One option for approaching unstable VTs is with the use of percutaneous LV assist, or extracorporeal membrane oxygenation to support the circulation during mapping in VT. We have generally avoided these measures as a first approach. Deployment of these devices complicates vascular access and introduces the potential for complications related to the device. These may be considered when a substrate guided approach fails, or for severely compromised patients. More often, we consider placement of an IABP to provide some degree of support during mapping in sinus rhythm, and to facilitate hemodynamic recovery from VT that causes hypotension. Adjunctive inotropic medication is also often helpful.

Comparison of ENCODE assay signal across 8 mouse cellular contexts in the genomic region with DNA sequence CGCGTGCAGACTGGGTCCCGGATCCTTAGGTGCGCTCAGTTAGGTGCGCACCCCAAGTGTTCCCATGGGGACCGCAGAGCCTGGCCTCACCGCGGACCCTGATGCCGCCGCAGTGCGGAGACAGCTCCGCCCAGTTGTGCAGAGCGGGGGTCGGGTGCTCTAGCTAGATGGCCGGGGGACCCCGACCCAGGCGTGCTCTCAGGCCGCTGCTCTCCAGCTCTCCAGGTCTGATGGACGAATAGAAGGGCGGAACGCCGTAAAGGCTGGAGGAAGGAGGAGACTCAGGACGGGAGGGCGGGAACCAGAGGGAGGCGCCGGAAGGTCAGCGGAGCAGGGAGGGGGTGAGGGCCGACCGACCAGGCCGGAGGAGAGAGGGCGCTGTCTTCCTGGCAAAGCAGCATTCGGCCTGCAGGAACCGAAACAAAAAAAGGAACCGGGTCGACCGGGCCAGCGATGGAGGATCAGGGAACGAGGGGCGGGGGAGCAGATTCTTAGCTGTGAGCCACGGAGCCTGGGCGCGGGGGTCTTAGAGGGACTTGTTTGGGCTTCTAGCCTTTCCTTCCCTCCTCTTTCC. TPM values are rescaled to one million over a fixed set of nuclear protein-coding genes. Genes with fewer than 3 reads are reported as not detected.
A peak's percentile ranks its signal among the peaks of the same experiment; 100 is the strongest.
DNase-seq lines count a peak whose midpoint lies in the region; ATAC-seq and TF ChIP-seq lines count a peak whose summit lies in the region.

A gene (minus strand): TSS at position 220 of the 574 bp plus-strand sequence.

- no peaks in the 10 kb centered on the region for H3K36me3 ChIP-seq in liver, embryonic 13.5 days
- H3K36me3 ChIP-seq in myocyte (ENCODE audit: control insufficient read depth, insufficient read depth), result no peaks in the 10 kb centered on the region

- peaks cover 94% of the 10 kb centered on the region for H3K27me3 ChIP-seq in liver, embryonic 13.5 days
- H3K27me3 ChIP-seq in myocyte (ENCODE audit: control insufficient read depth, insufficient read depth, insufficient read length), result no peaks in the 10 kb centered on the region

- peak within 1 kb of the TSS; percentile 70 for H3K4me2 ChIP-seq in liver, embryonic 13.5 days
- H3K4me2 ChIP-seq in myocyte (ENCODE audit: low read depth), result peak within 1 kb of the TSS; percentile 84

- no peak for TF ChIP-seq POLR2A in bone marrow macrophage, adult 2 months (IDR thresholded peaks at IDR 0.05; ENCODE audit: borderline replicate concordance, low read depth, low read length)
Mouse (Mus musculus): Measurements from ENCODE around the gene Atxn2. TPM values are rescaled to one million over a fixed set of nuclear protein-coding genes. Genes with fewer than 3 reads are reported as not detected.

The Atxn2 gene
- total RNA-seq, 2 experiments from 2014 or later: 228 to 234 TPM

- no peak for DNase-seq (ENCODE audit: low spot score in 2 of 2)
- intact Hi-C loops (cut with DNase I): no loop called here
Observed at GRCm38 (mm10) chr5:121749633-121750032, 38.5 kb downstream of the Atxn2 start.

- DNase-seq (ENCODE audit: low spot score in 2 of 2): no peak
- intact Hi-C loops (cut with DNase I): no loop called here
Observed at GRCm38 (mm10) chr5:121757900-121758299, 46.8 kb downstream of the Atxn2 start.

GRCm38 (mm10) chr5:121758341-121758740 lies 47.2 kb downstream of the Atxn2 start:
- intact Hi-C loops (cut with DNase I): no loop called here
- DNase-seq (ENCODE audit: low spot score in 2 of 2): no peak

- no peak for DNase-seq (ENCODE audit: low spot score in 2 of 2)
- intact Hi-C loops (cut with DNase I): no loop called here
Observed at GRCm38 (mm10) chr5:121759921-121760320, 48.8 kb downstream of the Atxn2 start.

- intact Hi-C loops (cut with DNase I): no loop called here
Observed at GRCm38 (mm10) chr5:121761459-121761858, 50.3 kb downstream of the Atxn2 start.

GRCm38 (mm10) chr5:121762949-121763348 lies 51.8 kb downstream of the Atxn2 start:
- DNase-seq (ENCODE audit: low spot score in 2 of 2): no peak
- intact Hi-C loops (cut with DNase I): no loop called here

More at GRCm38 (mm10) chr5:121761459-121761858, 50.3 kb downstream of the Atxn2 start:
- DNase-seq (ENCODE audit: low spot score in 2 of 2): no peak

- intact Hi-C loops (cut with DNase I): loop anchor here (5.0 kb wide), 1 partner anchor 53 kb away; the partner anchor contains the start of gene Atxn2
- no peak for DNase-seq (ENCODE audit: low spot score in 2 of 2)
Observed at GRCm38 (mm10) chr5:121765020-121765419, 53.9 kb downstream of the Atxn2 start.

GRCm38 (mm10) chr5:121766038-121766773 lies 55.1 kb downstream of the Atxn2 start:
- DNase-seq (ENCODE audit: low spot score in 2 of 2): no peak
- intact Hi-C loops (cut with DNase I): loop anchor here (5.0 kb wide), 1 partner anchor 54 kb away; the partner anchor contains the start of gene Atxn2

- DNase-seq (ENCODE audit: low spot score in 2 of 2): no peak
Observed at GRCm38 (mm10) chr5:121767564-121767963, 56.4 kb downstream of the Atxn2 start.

Once vascular access has been obtained, the next step is usually to use programmed stimulation to induce VT. This serves several purposes. We confirm that the arrhythmia induced is indeed VT and not SVT with aberrancy or an antidromic tachycardia. We assess the possibility of bundle branch reentry, which may only require ablation of the right bundle branch. Most commonly this tachycardia has a LBBB-like configuration. Entrainment from the RVA usually reveals a postpacing interval that is within 50 ms of the TCL, and the VT is often easy to pace terminate. Analysis of H–H oscillations and confirming His-to-right bundle anterograde activation during a LBBB tachycardia further support the diagnosis. If the tachycardia is not due to bundle branch reentry, the QRS morphology influences the next step. LBBB-like tachycardias generally will warrant RV mapping to assess the possibility of RV scar. This may be done in a limited fashion, focusing on identifying whether scar is present in the region where the pace map approximates the VT QRS, if one can be identified. Even in patients with coronary artery disease and prior MI, RV tachycardias occasionally occur, possibly from RV infarction. If RV mapping does not suggest a scar-related RV tachycardia, or tachycardia has an RBBB–like configuration, we promptly focus on the LV. The next decision then relates to whether to obtain epicardial access prior to endocardial LV mapping and anticoagulation.